Kevin: When you get into a cycle, though, long-term secular cycle change, you need guys like Doug Noland. You guys are managing with a longer-term, long loop perspective. You’re not going to be trading 100 times a second, or 100 times a day.
David: Particularly in the Tactical Short it is rebalanced daily – not the entire portfolio, but to adjust an exposure to what the risks appear to be in the marketplace, depending on how we figure out our mosaic of indicators.
Kevin: You guys are doing your call next week, aren’t you?
David: Yes, conducting 3rd quarter conference call for the wealth management non-correlated accounts and Tactical Short offerings, and the title this time is Managing Short-Side Beta in an Extraordinary Environment. To me, very few investors are aware of the dynamic nature of implicit portfolio risk. And it is dynamic because it does change. You say, “Oh, well, I have risk of X in my portfolio.”
When variables begin to change in the market, the risk implicit to a portfolio becomes dynamic and can actually be multiplied. So when we’re managing a short portfolio, we’re doing it on a disciplined basis, a disciplined fashion, and this is really what is critical to success or failure on the short side. It sets us apart from virtually anyone else in that space.
Kevin: So few people understand actually what that means, but a short portfolio would be a portfolio that would benefit when the market goes down. That sounds like a great thing, if a person says, “Oh, well, it’s high, I’m going to go ahead and buy into that.” If that is not actively managed, that can be a very terrible or perilous action.
David: That’s right.
Kevin: But Doug knows how to go into cash, come back out.
David: So we have two kinds of investors that come to us for the non-correlated and Tactical Short, either someone who is looking to hedge an existing portfolio – perhaps they have been working with a money manager they really like, maybe it’s just on a personality basis, they trust and like that person, and they’re not going to upset the apple cart changing allocations…
Kevin: They’re just buying insurance, basically.
David: And that is where the Tactical Short is a hedge or an insurance on that other portfolio. So that works well. We also have investors who want just an outright speculation on the downside in the market. They look at valuation metrics as we would and say, “This is pretty overextended,” and should have some downside and good benefit from that.
Kevin: I’m going to bring something up that people who are listening are going to say, “Wait a second. That’s my broker.” Because oftentimes these brokers will tell you, “Well, you know, every time the stock market goes down, just invest for the long run. You’re going to get a long-term 7% gain. Just invest for the long term.” That’s really just an excuse for not managing for risk. And the problem is, a lot of times you can lose 20%, 30%, 40% of your portfolio before you find out that you have a broker that doesn’t really manage for risk.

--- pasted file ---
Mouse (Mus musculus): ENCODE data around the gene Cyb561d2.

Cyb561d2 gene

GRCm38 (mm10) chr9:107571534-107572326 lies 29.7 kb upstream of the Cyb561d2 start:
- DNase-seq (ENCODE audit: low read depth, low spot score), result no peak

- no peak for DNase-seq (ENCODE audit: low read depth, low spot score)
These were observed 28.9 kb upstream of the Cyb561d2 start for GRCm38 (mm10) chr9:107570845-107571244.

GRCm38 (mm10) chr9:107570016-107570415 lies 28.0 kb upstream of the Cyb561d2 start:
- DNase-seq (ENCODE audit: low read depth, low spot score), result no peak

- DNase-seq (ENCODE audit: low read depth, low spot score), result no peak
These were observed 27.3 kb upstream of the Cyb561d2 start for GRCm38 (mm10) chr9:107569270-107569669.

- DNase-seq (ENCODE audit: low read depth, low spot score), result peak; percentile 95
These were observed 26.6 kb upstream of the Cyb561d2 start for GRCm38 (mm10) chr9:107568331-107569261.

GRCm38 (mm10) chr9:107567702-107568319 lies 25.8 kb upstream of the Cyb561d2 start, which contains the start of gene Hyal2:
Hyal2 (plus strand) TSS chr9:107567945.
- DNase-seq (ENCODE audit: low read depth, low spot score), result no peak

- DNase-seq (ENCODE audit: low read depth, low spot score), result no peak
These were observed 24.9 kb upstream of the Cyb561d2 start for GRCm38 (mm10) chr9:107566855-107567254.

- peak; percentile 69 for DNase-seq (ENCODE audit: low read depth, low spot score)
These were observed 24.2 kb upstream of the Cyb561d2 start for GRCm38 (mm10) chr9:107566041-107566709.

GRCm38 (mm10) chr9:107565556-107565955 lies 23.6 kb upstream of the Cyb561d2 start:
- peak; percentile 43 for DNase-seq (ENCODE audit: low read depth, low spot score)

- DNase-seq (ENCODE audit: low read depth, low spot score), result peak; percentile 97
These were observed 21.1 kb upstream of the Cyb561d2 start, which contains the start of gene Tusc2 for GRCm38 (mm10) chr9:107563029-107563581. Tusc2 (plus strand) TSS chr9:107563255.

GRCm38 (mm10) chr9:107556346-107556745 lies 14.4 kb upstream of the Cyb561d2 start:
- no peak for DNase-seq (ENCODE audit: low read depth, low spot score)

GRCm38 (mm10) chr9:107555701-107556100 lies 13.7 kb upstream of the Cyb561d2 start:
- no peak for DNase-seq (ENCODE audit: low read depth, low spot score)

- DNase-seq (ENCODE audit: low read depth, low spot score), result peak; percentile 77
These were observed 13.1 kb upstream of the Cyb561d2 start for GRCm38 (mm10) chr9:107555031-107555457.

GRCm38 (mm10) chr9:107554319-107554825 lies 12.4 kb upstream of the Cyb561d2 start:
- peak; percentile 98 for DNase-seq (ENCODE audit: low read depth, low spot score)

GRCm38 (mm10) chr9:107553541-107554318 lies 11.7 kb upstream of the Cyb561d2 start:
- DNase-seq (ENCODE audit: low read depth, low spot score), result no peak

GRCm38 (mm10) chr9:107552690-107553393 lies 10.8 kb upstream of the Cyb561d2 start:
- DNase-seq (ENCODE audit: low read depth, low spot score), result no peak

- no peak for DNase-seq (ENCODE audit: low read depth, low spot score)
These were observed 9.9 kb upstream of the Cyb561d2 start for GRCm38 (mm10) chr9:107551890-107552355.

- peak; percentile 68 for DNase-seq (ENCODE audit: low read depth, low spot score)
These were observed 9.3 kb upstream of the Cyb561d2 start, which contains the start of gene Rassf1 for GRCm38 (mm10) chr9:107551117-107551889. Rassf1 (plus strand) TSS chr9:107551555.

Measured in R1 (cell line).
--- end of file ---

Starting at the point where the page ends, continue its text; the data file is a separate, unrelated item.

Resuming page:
David: That’s right. I think the willingness to actively engage in risk management in a portfolio is something that very few financial advisors – they can speak to it, but they don’t actually do it. “Oh, we rebalance a portfolio to recognize this or that.” They’re playing games with a pie chart. Again, as you said, investing for the long run – this is the mantra that we hear from investors.
Kevin: Is that just an excuse?
David: They’re parroting their investment advisor, and yes, it ends up being an excuse for not being actively engaged. It’s a truism, but again, when you are in the context of a down market, I think that is when investing for the long run and not timing the markets becomes the excuse for having ignored risk. I think the vast majority of investment dollars are today, really, passive allocations. They are determined, they’re guided, not by a professional steady hand, but by some ridiculous pie chart which is supposed to magically prevent market declines by owning a little bit of everything in the market.
I do hold that there is value in diversification, but I have witnessed over and over again the Wall Street norm of ignoring risk until after the emergent issues which could have been predicted, could have been seen, could have been acknowledged, become acute downside events and then you are put in the posture of playing for patience. “Gotta invest for the long-run, couldn’t have timed the market, just be steady, don’t make any rash decisions.” Again, it just seems like an excuse for being too passive and playing golf by whatever time in the afternoon, because actually, the portfolio is not being managed.